Three easy hacks to use virtual meetings to project voices in business

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Harness technology and the way we work now to make yourself heard and bring about changes in the workplace, says award-winning entrepreneur Jackie Fast

The pandemic has forced businesses and their leaders to change how they operate. Meetings are no longer dictated by who talks the loudest or sits closest to the projector. Instead, we’re seeing more egalitarian gatherings, where everyone has the opportunity to show their face and have their voice heard.

This is great news for those who were previously sidelined or felt unable to speak up. Research has shown this can particularly impact women. Women still only hold 7.4% of CEO positions in Fortune 500 companies – a reflection not of skills, but of a legacy of not being seen or heard in meetings and board rooms.

Now, with technology on our side, there’s never been a better time for women to project their voices – to benefit themselves and to impact real, long-lasting change to the world of work. Of course, projecting your voice virtually is not just a case of turning your microphone up louder, it is about getting noticed.

Here’s how:

1. Settings

Virtual platforms prioritise attendees with finished profiles. For example, if you are on a call with 20 people and only 10 of them have profile pictures, then those without profile pictures get listed after those with profile pictures. This is the same when you have your video turned on or off.

On that note: turn on your video during every single call. This will boost your visibility along with being more approachable – without even saying anything.

2. Address the (virtual) room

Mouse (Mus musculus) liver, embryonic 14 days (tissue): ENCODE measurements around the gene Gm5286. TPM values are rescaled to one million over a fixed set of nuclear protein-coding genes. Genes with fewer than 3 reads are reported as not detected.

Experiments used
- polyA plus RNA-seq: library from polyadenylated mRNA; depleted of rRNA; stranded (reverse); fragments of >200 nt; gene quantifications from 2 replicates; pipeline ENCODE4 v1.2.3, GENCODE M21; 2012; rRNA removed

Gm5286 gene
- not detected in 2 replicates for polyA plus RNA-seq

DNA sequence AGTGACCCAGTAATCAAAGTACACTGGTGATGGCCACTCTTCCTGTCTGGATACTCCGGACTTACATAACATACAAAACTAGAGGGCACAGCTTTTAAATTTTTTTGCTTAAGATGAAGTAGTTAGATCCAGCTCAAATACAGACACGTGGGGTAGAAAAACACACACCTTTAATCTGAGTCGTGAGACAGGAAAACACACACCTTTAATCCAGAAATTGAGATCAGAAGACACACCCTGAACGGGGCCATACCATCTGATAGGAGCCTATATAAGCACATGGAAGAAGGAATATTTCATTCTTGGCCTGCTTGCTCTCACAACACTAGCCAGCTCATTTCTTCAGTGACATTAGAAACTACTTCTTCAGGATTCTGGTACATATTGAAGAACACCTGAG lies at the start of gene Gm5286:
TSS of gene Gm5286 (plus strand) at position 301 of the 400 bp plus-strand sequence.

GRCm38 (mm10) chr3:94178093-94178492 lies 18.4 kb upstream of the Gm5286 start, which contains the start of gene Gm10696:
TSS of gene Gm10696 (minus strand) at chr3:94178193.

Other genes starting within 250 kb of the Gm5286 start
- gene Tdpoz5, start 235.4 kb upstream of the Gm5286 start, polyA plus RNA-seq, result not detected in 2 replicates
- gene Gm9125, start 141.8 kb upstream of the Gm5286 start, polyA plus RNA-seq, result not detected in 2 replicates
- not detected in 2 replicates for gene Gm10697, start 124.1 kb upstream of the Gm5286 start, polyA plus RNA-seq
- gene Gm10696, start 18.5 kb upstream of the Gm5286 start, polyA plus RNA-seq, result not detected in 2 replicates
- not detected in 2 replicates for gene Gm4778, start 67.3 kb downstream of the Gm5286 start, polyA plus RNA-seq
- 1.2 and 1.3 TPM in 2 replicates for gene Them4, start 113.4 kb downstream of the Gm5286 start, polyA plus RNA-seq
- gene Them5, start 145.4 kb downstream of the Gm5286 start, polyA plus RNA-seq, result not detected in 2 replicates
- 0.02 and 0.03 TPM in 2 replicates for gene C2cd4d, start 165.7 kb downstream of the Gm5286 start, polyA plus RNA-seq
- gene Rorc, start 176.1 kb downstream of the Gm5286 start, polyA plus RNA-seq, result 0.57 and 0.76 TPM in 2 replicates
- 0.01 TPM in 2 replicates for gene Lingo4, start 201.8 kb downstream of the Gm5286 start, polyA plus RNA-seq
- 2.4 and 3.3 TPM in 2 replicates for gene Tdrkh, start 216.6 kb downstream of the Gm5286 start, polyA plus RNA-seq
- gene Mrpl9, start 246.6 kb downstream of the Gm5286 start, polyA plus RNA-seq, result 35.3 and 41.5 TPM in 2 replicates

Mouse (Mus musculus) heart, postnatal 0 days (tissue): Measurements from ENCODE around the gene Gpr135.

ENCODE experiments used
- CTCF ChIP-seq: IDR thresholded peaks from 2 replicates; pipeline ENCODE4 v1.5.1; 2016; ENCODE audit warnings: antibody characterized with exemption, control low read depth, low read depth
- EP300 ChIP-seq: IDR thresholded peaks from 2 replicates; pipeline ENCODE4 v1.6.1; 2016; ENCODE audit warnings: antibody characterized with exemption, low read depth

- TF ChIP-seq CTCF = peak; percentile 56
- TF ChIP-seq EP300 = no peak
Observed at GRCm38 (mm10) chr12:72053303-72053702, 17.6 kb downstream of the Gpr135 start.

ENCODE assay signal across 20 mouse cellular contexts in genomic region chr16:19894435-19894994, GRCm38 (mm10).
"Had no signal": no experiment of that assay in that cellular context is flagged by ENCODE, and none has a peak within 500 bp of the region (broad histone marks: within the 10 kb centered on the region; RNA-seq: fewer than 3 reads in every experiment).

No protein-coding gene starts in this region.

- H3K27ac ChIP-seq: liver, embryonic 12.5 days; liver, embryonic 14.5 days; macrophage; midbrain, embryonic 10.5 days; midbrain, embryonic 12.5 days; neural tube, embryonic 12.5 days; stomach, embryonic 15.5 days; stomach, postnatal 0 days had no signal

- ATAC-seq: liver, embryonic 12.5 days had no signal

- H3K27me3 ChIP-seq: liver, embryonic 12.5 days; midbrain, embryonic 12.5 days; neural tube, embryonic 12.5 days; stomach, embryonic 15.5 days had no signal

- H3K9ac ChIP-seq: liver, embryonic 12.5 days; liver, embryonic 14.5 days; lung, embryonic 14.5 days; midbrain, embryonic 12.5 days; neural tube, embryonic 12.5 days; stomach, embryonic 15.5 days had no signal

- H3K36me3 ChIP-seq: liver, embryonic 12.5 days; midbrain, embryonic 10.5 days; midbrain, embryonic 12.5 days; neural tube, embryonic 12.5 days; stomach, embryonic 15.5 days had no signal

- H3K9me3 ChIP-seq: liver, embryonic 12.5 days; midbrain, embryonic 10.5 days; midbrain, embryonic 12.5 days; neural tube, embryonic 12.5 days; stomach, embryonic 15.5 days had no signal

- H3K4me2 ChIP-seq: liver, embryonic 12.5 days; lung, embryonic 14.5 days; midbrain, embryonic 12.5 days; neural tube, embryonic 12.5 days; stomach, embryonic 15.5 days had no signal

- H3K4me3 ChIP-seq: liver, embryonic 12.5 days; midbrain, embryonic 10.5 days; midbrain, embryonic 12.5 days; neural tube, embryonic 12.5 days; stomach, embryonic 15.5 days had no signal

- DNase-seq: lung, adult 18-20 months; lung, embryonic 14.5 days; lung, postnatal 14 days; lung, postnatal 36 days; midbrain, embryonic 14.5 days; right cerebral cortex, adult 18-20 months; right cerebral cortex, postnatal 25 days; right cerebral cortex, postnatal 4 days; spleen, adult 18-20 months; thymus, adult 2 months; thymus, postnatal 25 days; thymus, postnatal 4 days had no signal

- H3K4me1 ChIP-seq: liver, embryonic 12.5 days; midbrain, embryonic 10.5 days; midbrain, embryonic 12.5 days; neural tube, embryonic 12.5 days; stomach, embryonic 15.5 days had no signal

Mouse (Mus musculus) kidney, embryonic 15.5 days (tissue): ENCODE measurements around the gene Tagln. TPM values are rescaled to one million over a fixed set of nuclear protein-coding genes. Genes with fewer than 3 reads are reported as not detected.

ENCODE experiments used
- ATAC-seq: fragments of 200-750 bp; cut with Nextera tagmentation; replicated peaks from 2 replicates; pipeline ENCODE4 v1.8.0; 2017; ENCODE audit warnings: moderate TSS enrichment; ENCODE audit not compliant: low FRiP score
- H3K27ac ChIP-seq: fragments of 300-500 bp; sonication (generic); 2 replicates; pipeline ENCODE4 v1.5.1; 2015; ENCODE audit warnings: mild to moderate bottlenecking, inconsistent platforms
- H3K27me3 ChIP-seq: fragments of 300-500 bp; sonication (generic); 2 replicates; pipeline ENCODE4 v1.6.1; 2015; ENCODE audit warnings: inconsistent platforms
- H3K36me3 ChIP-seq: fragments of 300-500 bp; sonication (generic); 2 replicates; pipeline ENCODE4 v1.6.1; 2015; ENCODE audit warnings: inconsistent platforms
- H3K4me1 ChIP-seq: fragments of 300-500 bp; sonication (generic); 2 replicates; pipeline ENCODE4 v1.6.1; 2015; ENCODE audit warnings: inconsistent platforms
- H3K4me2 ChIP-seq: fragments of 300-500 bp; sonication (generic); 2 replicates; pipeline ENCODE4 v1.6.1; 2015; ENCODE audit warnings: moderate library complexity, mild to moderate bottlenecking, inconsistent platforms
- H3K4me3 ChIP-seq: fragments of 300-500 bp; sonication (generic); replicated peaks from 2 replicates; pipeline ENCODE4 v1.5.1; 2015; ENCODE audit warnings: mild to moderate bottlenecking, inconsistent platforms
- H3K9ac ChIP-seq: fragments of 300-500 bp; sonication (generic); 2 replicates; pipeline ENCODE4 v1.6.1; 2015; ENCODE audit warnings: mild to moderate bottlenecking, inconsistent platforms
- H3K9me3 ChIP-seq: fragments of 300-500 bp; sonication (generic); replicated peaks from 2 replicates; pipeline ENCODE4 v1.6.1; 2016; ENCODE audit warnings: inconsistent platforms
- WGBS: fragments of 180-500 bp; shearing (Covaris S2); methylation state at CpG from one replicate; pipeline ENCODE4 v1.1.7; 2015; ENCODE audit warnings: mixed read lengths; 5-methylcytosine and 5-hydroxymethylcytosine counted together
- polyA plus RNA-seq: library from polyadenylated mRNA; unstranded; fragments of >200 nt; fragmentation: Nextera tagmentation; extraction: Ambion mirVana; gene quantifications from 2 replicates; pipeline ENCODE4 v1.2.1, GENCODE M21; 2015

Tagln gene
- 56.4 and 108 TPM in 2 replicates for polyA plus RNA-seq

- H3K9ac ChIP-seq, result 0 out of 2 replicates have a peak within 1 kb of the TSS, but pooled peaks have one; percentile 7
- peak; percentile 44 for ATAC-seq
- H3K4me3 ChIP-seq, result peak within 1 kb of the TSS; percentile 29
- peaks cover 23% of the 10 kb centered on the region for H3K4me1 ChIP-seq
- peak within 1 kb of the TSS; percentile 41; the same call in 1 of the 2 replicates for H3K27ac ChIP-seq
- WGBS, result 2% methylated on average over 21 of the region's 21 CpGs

Just because you’re not in the boardroom doesn’t mean you can’t have direct conversations with people in your Zoom meeting. Be sure to namecheck other people specifically – either asking for their opinions or with general catch-up questions.

People want to work with people they like, so reaching out and engaging is important, even if it’s just for a virtual coffee and chat. Don’t forget that everyone is feeling isolated, so the more you can help create meaningful connections virtually, the more likely people will want to collaborate with you in the future.

3. Be proactive

With a significantly reduced commute, many leaders have more time in their diaries. Use this opportunity to snag some time to speak to the big boss about your new strategy or even approach a leader in your field if you are seeking advice.

However, remember that just because people have more time doesn’t mean they will jump on virtual meetings without a reason, so be clear about what it is you want to speak about.

Jackie Fast is an award-winning entrepreneur and author of new book, RULE BREAKER: Rebellious Leadership for the Future of Work, published by Kogan Page

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